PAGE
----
What to do if a child reveals abuse.
Listen carefully to what they're saying:
Be patient and focus on what you’re being told. Try not to express your own views and feelings. If you appear shocked or as if you don’t believe them it could make them stop talking and take back what they’ve said.
Let them know they've done the right thing by telling you:
Reassurance can make a big impact. If they’ve kept the abuse a secret it can have a big impact knowing they’ve shared what’s happened.
Tell them it's not their fault:
Abuse is never a child’s fault. It’s important they hear, and know, this.
Say you'll take them seriously:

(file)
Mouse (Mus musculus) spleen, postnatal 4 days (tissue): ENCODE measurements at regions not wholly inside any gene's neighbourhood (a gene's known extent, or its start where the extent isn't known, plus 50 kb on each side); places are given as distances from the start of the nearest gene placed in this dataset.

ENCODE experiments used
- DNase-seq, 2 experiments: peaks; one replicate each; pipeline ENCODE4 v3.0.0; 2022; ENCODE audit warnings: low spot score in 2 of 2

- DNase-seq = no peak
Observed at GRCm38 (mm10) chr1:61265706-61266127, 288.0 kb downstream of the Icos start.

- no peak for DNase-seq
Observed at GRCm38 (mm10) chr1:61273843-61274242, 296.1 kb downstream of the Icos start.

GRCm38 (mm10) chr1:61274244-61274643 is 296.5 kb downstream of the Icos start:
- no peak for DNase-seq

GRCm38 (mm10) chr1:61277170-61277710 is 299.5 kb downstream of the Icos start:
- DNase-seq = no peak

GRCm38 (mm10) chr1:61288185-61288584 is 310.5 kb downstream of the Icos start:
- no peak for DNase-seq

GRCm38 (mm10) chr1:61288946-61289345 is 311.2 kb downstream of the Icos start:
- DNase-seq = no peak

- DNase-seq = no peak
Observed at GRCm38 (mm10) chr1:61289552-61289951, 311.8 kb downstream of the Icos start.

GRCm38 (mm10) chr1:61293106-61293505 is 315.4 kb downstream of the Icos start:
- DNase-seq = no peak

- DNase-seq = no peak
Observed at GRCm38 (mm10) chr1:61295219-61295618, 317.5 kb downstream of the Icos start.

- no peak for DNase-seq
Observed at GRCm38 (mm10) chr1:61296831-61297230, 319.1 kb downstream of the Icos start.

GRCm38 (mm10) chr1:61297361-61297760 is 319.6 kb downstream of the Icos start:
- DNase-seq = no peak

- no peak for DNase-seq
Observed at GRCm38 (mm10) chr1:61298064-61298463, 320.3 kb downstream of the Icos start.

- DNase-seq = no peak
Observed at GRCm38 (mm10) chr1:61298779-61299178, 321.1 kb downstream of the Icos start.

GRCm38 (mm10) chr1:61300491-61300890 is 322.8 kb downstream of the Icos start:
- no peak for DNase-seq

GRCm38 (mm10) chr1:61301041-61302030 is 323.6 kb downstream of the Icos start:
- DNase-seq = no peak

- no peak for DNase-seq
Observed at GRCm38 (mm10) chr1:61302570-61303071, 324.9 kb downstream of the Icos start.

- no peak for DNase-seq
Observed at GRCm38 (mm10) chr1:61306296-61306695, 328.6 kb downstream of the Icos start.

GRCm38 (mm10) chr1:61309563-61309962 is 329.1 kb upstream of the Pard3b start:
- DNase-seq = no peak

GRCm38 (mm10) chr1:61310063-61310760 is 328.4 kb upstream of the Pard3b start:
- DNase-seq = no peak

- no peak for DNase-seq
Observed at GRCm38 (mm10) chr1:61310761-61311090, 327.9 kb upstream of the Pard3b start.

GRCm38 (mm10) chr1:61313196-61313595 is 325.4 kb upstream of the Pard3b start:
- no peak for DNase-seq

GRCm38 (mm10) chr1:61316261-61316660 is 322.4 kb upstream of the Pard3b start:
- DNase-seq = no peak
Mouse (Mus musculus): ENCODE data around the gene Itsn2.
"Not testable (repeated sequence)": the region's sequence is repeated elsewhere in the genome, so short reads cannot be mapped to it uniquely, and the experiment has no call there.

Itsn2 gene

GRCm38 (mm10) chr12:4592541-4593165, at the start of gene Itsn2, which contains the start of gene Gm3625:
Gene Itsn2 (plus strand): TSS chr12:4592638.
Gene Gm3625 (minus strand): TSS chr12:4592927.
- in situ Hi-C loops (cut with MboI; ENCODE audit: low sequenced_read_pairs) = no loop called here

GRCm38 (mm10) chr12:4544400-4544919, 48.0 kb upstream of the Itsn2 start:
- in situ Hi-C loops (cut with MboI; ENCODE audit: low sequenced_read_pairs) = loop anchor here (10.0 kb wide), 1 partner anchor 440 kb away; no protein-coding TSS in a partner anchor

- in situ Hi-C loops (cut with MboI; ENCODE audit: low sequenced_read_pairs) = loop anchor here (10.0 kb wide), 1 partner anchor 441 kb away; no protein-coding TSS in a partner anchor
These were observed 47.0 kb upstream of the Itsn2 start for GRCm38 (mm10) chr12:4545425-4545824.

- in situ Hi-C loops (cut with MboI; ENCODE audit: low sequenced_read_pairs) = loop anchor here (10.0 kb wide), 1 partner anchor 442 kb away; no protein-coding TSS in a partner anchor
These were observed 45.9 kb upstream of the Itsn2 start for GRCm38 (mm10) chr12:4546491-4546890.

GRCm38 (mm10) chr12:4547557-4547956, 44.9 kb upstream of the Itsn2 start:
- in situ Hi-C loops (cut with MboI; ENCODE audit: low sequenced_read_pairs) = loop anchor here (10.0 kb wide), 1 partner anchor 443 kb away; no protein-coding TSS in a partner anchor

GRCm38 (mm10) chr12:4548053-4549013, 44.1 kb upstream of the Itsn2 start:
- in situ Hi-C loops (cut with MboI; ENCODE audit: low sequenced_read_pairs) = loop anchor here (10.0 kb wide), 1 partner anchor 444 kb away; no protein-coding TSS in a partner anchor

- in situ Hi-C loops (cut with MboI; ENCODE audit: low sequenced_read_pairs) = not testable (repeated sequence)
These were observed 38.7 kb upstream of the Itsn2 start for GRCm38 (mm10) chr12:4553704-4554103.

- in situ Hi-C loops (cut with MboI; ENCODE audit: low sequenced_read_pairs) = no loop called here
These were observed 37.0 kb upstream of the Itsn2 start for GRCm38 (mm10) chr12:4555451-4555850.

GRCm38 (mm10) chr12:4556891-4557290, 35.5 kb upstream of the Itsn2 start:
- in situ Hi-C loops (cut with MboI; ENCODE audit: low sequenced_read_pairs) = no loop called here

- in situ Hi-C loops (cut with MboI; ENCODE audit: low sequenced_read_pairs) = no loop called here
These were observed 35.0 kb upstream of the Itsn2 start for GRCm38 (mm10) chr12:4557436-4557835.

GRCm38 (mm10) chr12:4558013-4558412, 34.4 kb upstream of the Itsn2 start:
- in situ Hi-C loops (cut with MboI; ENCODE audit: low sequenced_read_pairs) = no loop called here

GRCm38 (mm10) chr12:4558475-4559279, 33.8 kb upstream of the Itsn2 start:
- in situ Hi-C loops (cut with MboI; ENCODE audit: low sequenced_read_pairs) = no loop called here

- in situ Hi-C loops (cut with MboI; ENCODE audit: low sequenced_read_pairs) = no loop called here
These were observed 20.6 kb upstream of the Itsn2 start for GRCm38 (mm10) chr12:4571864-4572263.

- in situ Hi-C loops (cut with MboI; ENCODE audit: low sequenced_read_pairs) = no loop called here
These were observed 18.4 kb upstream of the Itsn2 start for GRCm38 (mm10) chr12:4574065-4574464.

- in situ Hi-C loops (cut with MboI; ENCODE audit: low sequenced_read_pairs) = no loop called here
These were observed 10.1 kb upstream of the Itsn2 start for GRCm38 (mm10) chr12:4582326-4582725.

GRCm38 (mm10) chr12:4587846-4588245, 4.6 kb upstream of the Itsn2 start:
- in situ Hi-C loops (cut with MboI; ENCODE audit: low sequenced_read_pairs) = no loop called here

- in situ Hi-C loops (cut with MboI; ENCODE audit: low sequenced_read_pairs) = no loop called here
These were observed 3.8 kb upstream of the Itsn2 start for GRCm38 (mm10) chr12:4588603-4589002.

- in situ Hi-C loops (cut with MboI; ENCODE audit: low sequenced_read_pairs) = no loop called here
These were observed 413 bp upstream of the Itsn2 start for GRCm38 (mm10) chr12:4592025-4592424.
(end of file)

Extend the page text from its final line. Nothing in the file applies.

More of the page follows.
They may have kept the abuse secret because they were scared they wouldn’t be believed. Make sure they know they can trust you and you’ll listen and support them.
Don't confront the alleged abuser:
Confronting the alleged abuser could make the situation worse for the child.
Explain what you'll do next:
For younger children, explain you’re going to speak to someone who will able to help. For older children, explain you’ll need to report the abuse to someone who can help.
Report what the child has told you as soon as possible:
Report as soon after you’ve been told about the abuse so the details are fresh in your mind and action can be taken quickly. It can be helpful to take notes as soon after you’ve spoken to the child. Try to keep these as accurate as possible.
If a child reveals abuse to you, it's important to take it seriously, listen and report. And it's vital you take the next steps to help keep them safe.